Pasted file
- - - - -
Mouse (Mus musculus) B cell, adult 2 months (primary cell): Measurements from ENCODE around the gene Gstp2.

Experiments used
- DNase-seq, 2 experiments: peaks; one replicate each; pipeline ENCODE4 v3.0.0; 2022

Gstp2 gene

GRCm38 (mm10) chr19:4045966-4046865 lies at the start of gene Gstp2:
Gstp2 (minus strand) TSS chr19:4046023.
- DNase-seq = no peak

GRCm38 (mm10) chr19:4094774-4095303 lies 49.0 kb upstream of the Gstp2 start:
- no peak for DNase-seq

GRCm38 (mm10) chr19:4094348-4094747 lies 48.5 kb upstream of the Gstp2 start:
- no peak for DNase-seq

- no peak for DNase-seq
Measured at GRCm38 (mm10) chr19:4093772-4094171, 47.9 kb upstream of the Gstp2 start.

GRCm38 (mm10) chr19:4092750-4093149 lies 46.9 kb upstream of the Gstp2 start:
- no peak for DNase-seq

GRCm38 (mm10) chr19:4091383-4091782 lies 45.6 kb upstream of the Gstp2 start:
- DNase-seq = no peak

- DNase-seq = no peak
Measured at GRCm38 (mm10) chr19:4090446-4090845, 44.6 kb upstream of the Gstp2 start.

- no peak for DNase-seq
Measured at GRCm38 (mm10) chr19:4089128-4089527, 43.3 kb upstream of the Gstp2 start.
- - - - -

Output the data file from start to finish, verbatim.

Mouse (Mus musculus) B cell, adult 2 months (primary cell): Measurements from ENCODE around the gene Gstp2.

Experiments used
- DNase-seq, 2 experiments: peaks; one replicate each; pipeline ENCODE4 v3.0.0; 2022

Gstp2 gene

GRCm38 (mm10) chr19:4045966-4046865 lies at the start of gene Gstp2:
Gstp2 (minus strand) TSS chr19:4046023.
- DNase-seq = no peak

GRCm38 (mm10) chr19:4094774-4095303 lies 49.0 kb upstream of the Gstp2 start:
- no peak for DNase-seq

GRCm38 (mm10) chr19:4094348-4094747 lies 48.5 kb upstream of the Gstp2 start:
- no peak for DNase-seq

- no peak for DNase-seq
Measured at GRCm38 (mm10) chr19:4093772-4094171, 47.9 kb upstream of the Gstp2 start.

GRCm38 (mm10) chr19:4092750-4093149 lies 46.9 kb upstream of the Gstp2 start:
- no peak for DNase-seq

GRCm38 (mm10) chr19:4091383-4091782 lies 45.6 kb upstream of the Gstp2 start:
- DNase-seq = no peak

- DNase-seq = no peak
Measured at GRCm38 (mm10) chr19:4090446-4090845, 44.6 kb upstream of the Gstp2 start.

- no peak for DNase-seq
Measured at GRCm38 (mm10) chr19:4089128-4089527, 43.3 kb upstream of the Gstp2 start.